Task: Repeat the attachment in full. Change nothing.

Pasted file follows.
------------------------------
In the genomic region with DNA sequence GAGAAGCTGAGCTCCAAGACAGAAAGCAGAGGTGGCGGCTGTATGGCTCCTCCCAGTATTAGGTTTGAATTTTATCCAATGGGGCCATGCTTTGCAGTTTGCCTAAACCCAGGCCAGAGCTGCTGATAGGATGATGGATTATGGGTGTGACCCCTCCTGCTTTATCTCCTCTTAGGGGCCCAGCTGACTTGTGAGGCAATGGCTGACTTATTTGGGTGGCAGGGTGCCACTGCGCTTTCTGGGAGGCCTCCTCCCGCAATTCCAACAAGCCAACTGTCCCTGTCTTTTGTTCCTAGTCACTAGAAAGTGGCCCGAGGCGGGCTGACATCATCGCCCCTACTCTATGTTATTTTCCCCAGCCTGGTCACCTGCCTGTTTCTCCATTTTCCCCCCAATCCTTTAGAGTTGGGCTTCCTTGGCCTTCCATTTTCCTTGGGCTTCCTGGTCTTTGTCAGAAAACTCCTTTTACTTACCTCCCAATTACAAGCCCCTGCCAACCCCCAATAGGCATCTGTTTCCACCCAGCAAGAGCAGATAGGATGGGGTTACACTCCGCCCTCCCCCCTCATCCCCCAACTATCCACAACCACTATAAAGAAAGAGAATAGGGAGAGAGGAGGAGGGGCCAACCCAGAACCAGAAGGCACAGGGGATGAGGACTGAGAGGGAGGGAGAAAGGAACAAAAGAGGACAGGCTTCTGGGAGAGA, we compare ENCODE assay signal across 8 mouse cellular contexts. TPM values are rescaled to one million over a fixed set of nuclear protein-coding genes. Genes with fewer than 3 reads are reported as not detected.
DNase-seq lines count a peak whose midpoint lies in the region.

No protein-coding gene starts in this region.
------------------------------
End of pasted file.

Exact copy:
In the genomic region with DNA sequence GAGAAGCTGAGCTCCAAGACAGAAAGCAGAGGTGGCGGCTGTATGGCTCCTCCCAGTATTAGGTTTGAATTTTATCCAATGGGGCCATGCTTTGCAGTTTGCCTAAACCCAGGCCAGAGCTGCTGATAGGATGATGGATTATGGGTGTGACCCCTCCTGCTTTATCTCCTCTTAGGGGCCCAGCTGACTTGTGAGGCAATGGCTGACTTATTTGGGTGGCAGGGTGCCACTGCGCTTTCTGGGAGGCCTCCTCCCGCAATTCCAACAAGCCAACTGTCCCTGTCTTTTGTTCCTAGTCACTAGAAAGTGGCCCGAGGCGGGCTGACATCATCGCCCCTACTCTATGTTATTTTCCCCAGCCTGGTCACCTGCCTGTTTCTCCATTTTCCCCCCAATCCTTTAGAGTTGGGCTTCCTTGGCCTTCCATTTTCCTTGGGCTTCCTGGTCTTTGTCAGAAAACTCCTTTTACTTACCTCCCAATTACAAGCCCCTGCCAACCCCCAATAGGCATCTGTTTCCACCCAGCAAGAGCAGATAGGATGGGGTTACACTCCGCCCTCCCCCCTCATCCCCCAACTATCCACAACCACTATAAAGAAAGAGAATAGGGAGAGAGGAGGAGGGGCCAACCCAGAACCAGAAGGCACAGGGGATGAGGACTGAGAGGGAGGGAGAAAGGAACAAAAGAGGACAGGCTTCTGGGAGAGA, we compare ENCODE assay signal across 8 mouse cellular contexts. TPM values are rescaled to one million over a fixed set of nuclear protein-coding genes. Genes with fewer than 3 reads are reported as not detected.
DNase-seq lines count a peak whose midpoint lies in the region.

No protein-coding gene starts in this region.